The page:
With a comparatively dull January transfer window, smaller clubs left empty handed mid season and multiple loopholes waiting to be exploited, we ask the question: should the January transfer window be abolished?
With their yellow ties donned, the rumour mill churning, and the unemployed reporters camped at training grounds of Premier League teams around the country, the August and January Transfer Deadline Days represents two of the most media-hyped days of the domestic football season, but with the latter often providing more disappointment than it does entertainment, is it time to consider abolishing the January transfer window?
Only two clubs in the English Premier League could really consider themselves as transfer window winners when the markets slammed shut on February 2nd. Chelsea and Manchester City added significantly to their squads, suggesting that the window really is the domain of the ultra rich.
According to the secretary general of FIFPro (the players’ union) Theo van Seggelen, there is reason enough to scrap the concept of transfer windows all together and return to the system used before their compulsory introduction in 2002. It is suggested that footballers are being failed by the clubs in terms of the stability of their contracts, and due to the precarious nature of the windows, over 4,000 grievance cases that boil down to issues with pay or wrongful termination are lodged annually. The state in which this occurs, usually depends on how much the wronged can claim from these grievances. Many people can check out Colorado termination laws or whichever state they’re in to find this out, if they think they have been a victim of it. The problem is, the majority of people in this situation happens to be footballers.
Yet, it isn’t just the players that suffer. The window, once seen as a beacon of hope to teams across the country, whether contenders for a top half finish or strugglers looking to avoid the drop, is now a source of constant media attention but little action, and is proving to be a hindrance to clubs.
The main sports news provider in the UK has even turned deadline day into an event – or at least they try to. In reality, very little happened on February 2nd while loan signings from Mansfield to Wigan are hardly likely to fire the imagination. They desperately try to build a fanfare but few of us are really fooled.
Set to backfire
Creating disharmony in a squad that has spent the previous six months building a rapport, the mid-season introduction of new blood often has negative effects, and despite their best intentions, can seriously harm a manager’s cause should a new signing not breed positive results in a short space of time.
The Premier League saw a small flurry of action to close the January window in 2015, and while coverage of the event was as manic as ever, the popularity and social media buzz seems to have dissipated somewhat, yet clubs persist on making last ditch attempts to sign players that would, if not for time constraints, barely be given a second look. Moreover, the chain of late deals must end somewhere, resulting in at least one club falling victim of the system, as exemplified in Scotland to start 2015.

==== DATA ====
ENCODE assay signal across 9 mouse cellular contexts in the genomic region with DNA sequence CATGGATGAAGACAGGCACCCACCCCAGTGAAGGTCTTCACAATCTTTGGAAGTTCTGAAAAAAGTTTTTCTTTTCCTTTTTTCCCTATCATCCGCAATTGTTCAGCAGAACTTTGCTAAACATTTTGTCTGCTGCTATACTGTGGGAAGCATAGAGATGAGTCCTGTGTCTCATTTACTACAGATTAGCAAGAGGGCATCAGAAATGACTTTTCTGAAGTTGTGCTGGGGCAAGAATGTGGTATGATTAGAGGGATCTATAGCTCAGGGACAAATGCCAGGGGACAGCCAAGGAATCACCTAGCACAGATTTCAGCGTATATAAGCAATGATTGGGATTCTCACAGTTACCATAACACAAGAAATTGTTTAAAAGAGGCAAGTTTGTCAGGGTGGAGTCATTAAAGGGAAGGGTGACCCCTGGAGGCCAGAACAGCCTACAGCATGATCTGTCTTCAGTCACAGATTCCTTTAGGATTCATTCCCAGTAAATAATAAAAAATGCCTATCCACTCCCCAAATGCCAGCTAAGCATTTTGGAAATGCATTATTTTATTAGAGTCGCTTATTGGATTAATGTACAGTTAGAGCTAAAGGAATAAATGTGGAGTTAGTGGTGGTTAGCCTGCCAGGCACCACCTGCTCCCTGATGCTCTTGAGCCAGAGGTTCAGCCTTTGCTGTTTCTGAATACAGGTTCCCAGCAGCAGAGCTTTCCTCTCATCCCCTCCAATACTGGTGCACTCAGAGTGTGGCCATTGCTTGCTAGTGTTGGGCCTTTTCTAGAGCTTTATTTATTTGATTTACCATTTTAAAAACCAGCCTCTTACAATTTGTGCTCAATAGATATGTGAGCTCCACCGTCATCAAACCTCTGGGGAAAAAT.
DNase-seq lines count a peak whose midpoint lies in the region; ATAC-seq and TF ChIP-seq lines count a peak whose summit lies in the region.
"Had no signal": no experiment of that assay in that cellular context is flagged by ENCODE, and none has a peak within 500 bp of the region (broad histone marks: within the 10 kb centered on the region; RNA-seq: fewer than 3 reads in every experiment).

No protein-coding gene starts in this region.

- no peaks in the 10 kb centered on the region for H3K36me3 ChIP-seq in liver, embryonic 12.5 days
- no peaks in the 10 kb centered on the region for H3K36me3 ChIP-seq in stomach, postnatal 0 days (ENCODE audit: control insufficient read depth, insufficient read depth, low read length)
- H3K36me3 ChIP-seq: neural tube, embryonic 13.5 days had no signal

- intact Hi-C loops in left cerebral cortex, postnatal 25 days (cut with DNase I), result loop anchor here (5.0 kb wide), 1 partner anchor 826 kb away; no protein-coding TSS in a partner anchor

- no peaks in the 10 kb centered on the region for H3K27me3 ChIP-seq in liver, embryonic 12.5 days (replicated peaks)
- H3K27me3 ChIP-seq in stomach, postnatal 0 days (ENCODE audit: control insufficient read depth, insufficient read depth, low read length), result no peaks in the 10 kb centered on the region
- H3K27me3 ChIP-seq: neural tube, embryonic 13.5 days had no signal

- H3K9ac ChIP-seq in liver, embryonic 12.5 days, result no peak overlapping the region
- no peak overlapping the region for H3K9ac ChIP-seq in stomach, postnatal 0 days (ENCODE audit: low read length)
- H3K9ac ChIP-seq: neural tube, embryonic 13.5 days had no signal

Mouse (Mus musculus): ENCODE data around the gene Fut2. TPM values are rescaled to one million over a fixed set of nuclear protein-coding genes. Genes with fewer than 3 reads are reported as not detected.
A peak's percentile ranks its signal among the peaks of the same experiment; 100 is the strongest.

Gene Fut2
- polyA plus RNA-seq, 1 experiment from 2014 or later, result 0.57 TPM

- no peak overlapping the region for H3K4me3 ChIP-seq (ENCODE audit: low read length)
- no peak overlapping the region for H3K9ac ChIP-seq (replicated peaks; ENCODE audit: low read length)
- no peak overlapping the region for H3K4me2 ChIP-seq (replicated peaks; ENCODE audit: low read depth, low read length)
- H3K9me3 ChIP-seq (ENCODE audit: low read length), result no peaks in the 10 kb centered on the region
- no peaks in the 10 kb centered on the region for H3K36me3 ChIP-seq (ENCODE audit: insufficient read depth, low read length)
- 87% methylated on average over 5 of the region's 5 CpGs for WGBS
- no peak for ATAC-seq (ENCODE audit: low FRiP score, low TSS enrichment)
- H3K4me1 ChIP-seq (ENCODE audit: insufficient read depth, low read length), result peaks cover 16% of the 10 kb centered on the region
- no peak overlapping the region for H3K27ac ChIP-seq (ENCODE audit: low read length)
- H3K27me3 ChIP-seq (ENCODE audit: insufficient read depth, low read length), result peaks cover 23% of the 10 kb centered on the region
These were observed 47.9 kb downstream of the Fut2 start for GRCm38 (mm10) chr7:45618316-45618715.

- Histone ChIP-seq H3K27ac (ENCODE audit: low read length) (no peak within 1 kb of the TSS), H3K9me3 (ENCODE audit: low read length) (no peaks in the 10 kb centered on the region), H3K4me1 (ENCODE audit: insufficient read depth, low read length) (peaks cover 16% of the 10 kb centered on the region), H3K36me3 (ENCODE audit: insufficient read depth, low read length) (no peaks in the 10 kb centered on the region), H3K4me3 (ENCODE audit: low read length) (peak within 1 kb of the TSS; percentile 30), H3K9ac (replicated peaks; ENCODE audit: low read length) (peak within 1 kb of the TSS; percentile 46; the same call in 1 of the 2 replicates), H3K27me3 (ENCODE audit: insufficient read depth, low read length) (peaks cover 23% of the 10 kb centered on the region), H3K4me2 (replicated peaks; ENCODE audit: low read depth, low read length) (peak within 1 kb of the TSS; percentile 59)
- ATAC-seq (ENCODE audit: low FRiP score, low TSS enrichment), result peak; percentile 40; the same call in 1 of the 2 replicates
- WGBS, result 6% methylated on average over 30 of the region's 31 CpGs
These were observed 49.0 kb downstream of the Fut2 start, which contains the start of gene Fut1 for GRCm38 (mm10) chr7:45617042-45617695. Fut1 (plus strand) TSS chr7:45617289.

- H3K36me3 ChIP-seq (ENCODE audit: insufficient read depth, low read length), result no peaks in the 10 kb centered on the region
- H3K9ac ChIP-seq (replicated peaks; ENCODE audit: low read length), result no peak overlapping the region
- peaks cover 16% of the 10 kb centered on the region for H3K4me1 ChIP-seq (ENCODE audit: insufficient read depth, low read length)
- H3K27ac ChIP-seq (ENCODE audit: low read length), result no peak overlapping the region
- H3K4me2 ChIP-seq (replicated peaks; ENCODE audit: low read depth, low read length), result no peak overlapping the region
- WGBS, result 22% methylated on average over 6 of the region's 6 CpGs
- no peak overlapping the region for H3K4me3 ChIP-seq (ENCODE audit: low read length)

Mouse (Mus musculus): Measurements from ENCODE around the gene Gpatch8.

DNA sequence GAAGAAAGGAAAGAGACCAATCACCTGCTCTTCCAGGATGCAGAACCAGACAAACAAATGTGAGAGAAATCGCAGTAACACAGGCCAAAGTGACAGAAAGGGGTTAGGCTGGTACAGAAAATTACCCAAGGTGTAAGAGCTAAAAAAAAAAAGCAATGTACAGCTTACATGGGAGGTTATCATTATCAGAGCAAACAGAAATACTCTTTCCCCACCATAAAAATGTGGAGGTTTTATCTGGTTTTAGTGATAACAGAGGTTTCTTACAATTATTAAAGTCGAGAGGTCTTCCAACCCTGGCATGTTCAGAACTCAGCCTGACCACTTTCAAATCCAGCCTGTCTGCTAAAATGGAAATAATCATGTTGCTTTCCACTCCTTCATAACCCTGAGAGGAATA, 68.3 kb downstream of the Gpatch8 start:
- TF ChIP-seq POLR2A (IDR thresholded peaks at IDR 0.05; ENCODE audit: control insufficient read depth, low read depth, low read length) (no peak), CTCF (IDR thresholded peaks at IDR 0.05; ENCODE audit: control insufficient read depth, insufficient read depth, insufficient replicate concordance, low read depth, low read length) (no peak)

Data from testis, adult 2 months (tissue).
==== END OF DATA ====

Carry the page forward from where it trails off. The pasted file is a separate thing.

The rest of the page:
At the end of last month, Celtic waited until midnight to sign a pair of Dundee United stars, resulting in the Terrors casting their net far and wide to find replacements, and fast. An hour later, they had secured a talented youngster in Robbie Muirhead, who departed Kilmarnock at 1am, after the deadline passed, ensuring the Rugby Park club lost a player that had already made an impact in the league, and weren’t given an opportunity to find a replacement.
Searching for a fairer process
Should the transfer window be abolished, a situation such of this would have allowed Killie to replenish their squad and continue their push for a top half finish in the Scottish Premiership. Of course, a return to the former system would have its own hurdles, of that there is no doubt, but with window that passes, it becomes clearer that the system is in need of reform.
Back in England, there was a similar issue with the signing of Wilfried Bony who crossed over from mid table Swansea City to a Manchester City team looking for their fourth Premier League title. The switch came relatively early in January so manager Garry Monk was given a little more time to source a replacement but where would he find someone of Bony’s quality at such a difficult point of the season? Players may be happy to join up with a club challenging for honours but few will be so keen to sign for a club with very little left in their campaign.
It was a similar situation for Fiorentina who lost their exciting Colombian winger Juan Cuadrado to Premier League leaders Chelsea. The London club now have a stronger squad as they look to close in on another divisional trophy but the Italian side, who were among the favourites to win the Europa League, have suddenly been robbed of one of their best players and now they have to wait until the summer to replace him.
Time for a change of system
Yes, the window may be boring, and of course most fans could name players that have been subject to a January move and gone on to succeed, yet the knock on effect that has upon the squad, and more importantly the now displaced player who has little option other than acceptance, can cause disharmony and disrupts a team’s season so quickly.
Transfers being made on an ad-hoc basis would avoid such issues, and ensure that a Premier League season can be completed in a fairer manner. Despite the cliché, it is often the case that sometimes, you must take one step back to go two steps forward.